I walked into an outpatient clinic today to get a blood draw for some upcoming surgery. I was unfamiliar with this clinic but the woman at the reception desk seemed very helpful and confident as she directed me.
“Take the elevator to second floor and Room 202 will be to your right. The door will be open.”
That sounded simple enough to me. When I stepped into the phlebotomy lobby the woman at the counter was busy with someone else but there was a sign beside a stack of numbered cards that read TAKE A NUMBER AND HAVE A SEAT. BE PREPARED WITH YOUR DRIVER’S LICENSE AND INSURANCE CARD WHEN CALLED. I took my number 24 and sat down.
As I waited, people were called to the front counter by number and again into the lab by number. This didn’t seem very personal to me but I was willing to go with flow. In few minutes, my number 24 was called. The woman asked for my lab order.
“I don’t have one. I assumed that it was forwarded by the hospital nurse who instructed me to come here.”
Without a hint of empathy, apology or emotion the woman told me to go back down to the first floor and take a right off of the elevator.
“Check in there and then come back.”
When I turned right off of the elevator, the sign on the door said RADIOLOGY. I guess that the whole thing was my mistake. Any fool should know that before you get a blood draw that you should check in at radiology. The two women behind the counter were kind enough to interrupt their personal conversation to check me into radiology for my phlebotomy appointment.
As I got back onto the elevator I could not help but wonder if patients coming in for a colonoscopy have to check in at physical therapy first. At least, on the second trip to phlebotomy, I didn’t have to do the, take a number, routine. I waited only a couple of minutes before a smiling woman called my name from the lab entrance.
The friendly woman introduced herself as Felecia and chatted cheerfully while she poked around in my arm searching my vein. She missed on the first poke but pulled the needle back a little and caught the vein on second forward motion of the needle. She apologized for missing on the first poke.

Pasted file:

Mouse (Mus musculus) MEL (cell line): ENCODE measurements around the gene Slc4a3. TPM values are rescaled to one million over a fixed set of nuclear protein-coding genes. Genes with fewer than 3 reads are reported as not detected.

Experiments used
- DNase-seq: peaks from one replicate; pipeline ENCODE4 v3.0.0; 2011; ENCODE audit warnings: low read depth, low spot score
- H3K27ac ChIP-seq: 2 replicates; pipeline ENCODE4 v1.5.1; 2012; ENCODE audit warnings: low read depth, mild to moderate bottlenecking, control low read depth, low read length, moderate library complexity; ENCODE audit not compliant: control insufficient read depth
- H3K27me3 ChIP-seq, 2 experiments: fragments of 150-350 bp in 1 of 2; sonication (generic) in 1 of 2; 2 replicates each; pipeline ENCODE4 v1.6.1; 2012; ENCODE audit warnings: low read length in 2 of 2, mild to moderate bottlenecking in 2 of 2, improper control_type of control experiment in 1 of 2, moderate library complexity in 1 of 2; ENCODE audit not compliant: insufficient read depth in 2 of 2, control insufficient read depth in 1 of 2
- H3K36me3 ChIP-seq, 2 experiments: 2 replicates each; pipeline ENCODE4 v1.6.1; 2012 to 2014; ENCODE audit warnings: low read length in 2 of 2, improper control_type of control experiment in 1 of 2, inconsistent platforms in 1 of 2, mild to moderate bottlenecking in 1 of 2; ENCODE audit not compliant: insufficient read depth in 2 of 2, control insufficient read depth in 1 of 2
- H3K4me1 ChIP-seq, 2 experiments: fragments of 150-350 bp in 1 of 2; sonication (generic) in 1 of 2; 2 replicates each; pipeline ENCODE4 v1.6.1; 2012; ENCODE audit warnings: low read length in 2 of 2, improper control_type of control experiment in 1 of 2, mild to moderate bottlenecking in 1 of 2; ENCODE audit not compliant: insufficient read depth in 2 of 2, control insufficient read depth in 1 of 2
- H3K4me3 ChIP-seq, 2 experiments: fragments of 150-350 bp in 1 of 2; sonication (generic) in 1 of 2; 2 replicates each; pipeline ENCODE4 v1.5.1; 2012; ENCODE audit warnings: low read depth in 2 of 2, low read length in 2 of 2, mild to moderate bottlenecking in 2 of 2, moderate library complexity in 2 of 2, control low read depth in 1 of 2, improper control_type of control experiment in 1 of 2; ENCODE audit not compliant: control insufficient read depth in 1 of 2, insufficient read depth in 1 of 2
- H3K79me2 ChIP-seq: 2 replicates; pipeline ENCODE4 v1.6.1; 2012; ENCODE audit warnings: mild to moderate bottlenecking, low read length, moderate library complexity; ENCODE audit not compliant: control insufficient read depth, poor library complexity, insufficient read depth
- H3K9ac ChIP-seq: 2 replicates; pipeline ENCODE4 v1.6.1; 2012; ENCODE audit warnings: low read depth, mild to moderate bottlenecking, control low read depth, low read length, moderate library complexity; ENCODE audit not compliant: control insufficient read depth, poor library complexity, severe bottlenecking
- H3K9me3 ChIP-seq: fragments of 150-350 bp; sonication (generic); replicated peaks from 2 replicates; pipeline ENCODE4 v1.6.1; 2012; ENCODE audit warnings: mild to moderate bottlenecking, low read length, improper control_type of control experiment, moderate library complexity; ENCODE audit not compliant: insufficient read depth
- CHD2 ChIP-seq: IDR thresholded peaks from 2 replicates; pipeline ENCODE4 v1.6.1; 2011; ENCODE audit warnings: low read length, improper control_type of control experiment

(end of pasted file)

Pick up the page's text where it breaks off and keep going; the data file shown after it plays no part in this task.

The total time in the outpatient clinic for the blood draw was reasonable but, in my opinion, the machine could use some adjustment. Taking a number and doing a run around to check in could be improved upon. It could be that it was a temporary situation that was only expected to last for a few years. If so, then they could have, at least, explained and offered a little regret. A sign next the TAKE A NUMBER sign would do the trick.
UNTIL WE GET THE PEOPLE IN NEURO-THERAPY, ON THE SECOND FLOOR, TRAINED TO CHECK IN PHLEBOTOMY PATIENTS THEN ALL PHELBOTOMY PATIENTS WILL BE REQUIRED TO CHECK IN WITH RADIOLOGY ON THE FIRST FLOOR. THANK YOU FOR YOUR PATIENCE EVEN IF YOU DON’T UNDERSTAND WHY WE HAVE SUCH OF A LUDICROUS PRACTICE.
Something like that would have helped me immensely to take multiple elevator rides with a smile.
I was going to say something to the lobby receptionist but she was busy with someone else so I left without doing so. If I was a regular at the clinic I would be more determined to point out the need for adjustment.
I did my weekly shopping afterward. This usually involves, at least, a couple of big box stores and a supermarket, in order to get the best values. Of the big box stores I typically avoid Walmart. There are normal people shopping in Walmart but there are also life forms that I can’t help but wonder exactly where they are in the food chain. Thus, I prefer not to mingle with them.
The other thing that is often annoying at Walmart is the wait in line to check out. Today I decided to brave the Neanderthal’s and risk getting my ankles run over by the handicapped persons on an electric shopping carts. I hurried into the store, went straight to my items, picked them up and hurried up to the check-out.
“Holy Shimoli! I can’t believe that there is no line at a Walmart check-out!”
The cashier smiled and took her place behind the counter.
“It’s been like that for awhile,” she said.
“Really? Is Walmart finally suffering the Kmart syndrome and everyone is shopping somewhere else?”
Her smile faded a little but she took the jab well and insisted that it wasn't the case.